loose an important property, the const. This is correct, and the previous
example is a hole in the type system that has produced many, many
segfaults.

This also holds for
char *a[] = {"1", "2"};

This should be
const char *a[] = {"1", "2"};

Th first compiles, but is a dissaster waiting to happen, as you found out.
It is the same as the 'char *p="some string"' I talked about, only now
disguised as an array.

So what about your problem? Well let's start with taking that bug out.
Then the compiler will start giving you errors about conversions from
const char* to char*. This will not solve your problem as in "now my
program runs", it solves your problem as in "now my problem is caught by
the compiler and I can start solving it".
static char *numNames[] = { static const char *numNames[] = {
static char *tensNames[] = { static const char *tensNames[] = {
char *majorNames[] = {

const char *majorNames[] = {

Make these changes and see what happens. Your compiler should pinpoint the
problem exactly now.

Next, how to solve it.

What you try to do is some thing like:

int main(){
printf("enter a integer to convert to words ");
scanf("%d", &num);
printf("converted to words: %s\n", convert(num));
return 0;
}

string convertLessThanOneThousand(int number) {
....
}

string convert(int number) {
....
string s = convertLessThanOneThousand(n);
....
}

C does NOT work this way. You can do this, but only in a roundabout way.
As long as you try to do this, without understanding why it doesn't work
in C, your program will /never/ work.

General strategies you should follow:

1) use a caller supplied buffer.

void f(char *buf)
{
strcpy(buf, "hello world");
}

int main()
{
char buf[1024];
f(buf);
/* buf is now filled, use buf */
puts(buf);
}

2) Use dynamic allocation

char *f()
{
char *p=malloc(sizeof("hello world"));
strcpy(p, "hello world");
return p;
}

int main()
{
char *p = f();
/* we now 'own' the memory and must release it later */
puts(p);
free(p);
}

3) return const char *, however, you cannot modify this. Use this together
with strategy 1 and 2 to solve your problem.

static const char *numNames[] = {
" zero",
" one",
" two",
" three",
" four",
" five",
" six",
" seven",
" eight",
" nine",
" ten"
};

const char * to_name(int num)
{
if (num<0 || num >19) {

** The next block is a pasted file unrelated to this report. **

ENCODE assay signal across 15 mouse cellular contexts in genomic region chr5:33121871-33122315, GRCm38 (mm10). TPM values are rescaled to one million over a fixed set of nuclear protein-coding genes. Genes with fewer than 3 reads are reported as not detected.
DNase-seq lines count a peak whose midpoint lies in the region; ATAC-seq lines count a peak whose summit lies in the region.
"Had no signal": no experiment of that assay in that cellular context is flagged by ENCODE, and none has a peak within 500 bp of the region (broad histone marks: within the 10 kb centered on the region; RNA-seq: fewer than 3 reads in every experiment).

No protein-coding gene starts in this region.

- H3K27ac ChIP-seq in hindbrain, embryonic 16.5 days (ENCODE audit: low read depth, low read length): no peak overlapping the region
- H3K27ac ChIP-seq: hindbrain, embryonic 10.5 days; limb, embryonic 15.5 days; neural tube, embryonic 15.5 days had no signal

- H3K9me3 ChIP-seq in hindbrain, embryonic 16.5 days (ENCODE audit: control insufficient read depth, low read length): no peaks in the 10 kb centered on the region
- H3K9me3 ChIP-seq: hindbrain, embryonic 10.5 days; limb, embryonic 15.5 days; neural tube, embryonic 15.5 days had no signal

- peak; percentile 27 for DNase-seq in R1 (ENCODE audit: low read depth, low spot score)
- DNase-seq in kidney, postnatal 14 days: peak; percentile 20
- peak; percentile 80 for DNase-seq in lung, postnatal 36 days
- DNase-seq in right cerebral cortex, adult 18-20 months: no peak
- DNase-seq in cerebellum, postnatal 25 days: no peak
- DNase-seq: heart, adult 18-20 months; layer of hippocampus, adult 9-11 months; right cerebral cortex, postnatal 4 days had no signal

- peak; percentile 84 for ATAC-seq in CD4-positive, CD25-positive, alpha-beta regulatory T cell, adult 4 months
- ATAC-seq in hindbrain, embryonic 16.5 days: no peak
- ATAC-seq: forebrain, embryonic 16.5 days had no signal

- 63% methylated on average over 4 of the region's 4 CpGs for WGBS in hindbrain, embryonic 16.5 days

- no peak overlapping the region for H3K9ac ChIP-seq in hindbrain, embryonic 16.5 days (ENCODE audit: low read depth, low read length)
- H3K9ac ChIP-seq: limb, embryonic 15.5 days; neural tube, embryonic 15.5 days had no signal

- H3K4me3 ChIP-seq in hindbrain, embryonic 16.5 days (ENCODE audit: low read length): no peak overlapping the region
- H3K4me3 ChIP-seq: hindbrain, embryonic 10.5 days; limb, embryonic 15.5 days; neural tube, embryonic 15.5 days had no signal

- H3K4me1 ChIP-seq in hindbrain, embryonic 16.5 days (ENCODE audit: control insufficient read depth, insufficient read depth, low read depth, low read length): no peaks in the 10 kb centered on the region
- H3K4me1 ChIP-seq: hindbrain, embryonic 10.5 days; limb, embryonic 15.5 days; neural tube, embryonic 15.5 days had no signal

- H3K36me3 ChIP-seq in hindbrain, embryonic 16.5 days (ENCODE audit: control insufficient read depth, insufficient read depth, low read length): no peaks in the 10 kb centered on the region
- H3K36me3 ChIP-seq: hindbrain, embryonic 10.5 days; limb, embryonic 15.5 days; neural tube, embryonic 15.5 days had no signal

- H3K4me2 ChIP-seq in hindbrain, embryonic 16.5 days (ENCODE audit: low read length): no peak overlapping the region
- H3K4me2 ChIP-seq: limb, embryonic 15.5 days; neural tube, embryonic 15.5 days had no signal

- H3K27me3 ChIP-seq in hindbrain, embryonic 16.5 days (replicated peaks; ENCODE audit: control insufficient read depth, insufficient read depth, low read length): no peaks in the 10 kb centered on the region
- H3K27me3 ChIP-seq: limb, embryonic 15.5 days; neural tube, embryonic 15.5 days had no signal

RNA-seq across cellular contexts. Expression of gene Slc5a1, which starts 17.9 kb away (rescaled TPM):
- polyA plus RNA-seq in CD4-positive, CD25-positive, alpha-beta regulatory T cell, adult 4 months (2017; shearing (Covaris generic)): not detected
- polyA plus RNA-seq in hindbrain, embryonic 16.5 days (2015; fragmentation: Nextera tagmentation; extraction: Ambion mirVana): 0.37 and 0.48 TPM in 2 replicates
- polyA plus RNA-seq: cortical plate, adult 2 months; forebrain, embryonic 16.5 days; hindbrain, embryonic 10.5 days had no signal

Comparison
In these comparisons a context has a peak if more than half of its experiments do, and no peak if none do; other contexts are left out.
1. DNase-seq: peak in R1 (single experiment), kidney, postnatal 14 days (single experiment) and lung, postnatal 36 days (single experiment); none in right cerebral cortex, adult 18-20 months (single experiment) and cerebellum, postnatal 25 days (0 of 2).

/* start bitching and exit program */
}
return numNames[num];
}

Do NOT do:

1) modify constant memory:

char *p = "hello";

strcat(p, ", world");

This is what you still are doing in your program, even if it is hidden
under some layers. You are trying things, but you will never get a working
program if you do not step back and understand that this is what you are
doing.

Instead, use:

const char *p="hello";

or

char p[SOMEVALUE]="hello";

In the second case, you can modify the contents of p. But only up
to SOMEVALUE bytes. And once changed, stays changed, so you probably do
not want this in your program.

Stop thinking about char* as a string type, and start thinking about a
char* as pointer to some memory. That blob of memory has a size, and a
lifetime. Once you understand this, and only if you understand this, will
you be able to solve your problem.

You probably need to get a good book on C. You also probably need to step
back and start with something simpler than this.

HTH,
M4
Nov 13 '05 #14

P: n/a
On Fri, 19 Sep 2003 00:28:31 -0500, in comp.lang.c , Randy Howard
<ra**********@FOOmegapathdslBAR.net> wrote:
In article <vb********************************@4ax.com>,
ma**********@spamcop.net says...
It truly astonishes me that they don't seem to teach this stuff in
schools any more. Are people and their teachers so reliant on their
debugger to be all-seeing that they've lost the most elementary basic
skills of debugging?


You don't even need to know how to use a debugger if you can get
free answers to homework problems on Usenet.


TANSTAAFL. They pay later, when I employ them... bwahahaha.

I did like your sig tho. Those poor SCO people... :-)
--
Mark McIntyre
CLC FAQ <http://www.eskimo.com/~scs/C-faq/top.html>
CLC readme: <http://www.angelfire.com/ms3/bchambless0/welcome_to_clc.html>
Nov 13 '05 #15

P: n/a
"Mark A. Odell" <no****@embeddedfw.com> wrote: